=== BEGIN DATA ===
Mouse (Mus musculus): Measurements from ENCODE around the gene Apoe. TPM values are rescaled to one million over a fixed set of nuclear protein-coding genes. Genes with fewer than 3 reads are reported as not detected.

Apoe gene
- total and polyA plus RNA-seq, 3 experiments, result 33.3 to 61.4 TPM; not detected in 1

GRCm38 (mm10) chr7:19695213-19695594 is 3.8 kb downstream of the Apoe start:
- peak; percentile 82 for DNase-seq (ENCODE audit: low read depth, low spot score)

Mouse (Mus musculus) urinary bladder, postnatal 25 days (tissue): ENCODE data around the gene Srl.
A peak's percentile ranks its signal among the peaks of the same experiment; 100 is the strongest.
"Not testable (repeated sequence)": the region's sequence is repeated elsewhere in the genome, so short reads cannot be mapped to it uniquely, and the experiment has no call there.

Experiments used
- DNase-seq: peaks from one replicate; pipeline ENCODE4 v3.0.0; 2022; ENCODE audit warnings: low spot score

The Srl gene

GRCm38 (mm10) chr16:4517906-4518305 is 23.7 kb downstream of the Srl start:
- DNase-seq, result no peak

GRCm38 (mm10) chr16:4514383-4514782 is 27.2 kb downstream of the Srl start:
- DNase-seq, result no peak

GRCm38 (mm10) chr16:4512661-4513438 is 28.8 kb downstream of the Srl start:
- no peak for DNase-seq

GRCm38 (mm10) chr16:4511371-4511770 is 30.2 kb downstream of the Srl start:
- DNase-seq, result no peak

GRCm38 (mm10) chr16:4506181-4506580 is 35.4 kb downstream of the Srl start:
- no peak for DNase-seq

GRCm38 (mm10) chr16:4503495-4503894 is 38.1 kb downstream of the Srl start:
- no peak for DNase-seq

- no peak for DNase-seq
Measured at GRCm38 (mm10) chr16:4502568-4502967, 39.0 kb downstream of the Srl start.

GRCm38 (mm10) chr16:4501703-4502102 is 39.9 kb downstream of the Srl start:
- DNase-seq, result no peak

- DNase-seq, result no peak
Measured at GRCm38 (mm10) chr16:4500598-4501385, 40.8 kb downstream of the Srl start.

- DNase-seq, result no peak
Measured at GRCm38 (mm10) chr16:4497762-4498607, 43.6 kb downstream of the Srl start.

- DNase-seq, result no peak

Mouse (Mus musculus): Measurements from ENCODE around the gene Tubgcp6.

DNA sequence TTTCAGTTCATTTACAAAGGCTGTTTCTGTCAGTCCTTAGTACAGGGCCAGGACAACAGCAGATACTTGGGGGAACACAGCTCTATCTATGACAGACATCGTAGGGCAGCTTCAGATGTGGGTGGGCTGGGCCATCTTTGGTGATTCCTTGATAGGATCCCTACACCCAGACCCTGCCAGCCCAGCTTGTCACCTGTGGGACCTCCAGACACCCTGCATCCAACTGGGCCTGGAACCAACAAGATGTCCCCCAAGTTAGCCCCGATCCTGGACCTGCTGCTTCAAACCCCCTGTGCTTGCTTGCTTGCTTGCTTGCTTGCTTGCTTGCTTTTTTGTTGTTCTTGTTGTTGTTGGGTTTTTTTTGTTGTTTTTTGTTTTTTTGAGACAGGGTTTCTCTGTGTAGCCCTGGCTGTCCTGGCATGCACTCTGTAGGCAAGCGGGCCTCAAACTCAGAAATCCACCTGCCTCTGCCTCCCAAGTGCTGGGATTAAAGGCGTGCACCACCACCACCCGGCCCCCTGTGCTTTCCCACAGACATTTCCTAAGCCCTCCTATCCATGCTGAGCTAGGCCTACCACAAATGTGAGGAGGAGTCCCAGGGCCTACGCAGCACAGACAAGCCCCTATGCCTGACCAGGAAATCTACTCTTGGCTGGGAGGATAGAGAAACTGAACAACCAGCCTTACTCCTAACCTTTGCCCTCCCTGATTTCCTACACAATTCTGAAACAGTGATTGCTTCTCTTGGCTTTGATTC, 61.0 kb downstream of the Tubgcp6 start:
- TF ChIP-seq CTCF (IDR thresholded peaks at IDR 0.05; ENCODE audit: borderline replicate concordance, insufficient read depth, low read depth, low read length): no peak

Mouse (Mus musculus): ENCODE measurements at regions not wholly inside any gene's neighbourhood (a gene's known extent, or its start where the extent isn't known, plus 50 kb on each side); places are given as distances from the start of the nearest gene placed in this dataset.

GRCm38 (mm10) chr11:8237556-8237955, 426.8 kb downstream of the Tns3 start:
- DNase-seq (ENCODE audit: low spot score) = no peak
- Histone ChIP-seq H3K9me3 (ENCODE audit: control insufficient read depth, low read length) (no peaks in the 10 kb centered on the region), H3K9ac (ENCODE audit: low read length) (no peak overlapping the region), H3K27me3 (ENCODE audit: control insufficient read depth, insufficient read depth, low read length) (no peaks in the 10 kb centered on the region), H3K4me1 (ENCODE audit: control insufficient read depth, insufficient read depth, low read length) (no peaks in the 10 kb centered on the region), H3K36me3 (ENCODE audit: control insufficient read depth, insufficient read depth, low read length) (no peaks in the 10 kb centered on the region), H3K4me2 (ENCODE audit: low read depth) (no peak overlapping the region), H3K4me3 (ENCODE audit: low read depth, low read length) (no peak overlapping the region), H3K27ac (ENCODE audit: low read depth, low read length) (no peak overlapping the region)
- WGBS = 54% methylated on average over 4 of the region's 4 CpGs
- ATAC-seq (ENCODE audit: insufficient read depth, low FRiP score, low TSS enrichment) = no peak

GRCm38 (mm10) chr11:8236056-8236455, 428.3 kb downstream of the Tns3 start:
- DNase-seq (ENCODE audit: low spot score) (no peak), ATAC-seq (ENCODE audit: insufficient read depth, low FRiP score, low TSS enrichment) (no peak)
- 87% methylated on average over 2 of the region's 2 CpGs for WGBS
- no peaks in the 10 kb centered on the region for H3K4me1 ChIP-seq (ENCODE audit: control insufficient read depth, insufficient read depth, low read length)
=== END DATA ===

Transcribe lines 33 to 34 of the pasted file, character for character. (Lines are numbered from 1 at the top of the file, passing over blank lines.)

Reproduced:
Mouse (Mus musculus): Measurements from ENCODE around the gene Tubgcp6.

DNA sequence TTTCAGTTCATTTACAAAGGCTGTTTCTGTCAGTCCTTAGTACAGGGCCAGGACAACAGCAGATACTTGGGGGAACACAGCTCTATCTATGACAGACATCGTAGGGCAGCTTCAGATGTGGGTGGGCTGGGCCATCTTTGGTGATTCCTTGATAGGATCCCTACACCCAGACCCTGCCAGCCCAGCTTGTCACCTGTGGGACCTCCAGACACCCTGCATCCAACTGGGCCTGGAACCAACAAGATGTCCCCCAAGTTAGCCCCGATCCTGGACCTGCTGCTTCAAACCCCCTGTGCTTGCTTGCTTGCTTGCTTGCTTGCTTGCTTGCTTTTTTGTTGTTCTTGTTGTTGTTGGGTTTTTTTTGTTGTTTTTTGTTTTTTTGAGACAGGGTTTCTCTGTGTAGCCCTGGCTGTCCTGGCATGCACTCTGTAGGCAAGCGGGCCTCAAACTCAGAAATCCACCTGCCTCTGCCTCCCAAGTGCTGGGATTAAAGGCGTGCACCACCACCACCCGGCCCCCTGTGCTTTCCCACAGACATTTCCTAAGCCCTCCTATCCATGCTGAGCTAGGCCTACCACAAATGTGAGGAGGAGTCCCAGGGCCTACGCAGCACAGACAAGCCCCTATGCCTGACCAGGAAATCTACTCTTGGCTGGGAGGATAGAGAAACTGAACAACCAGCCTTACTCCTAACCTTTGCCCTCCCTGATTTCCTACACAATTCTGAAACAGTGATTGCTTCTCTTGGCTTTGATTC, 61.0 kb downstream of the Tubgcp6 start: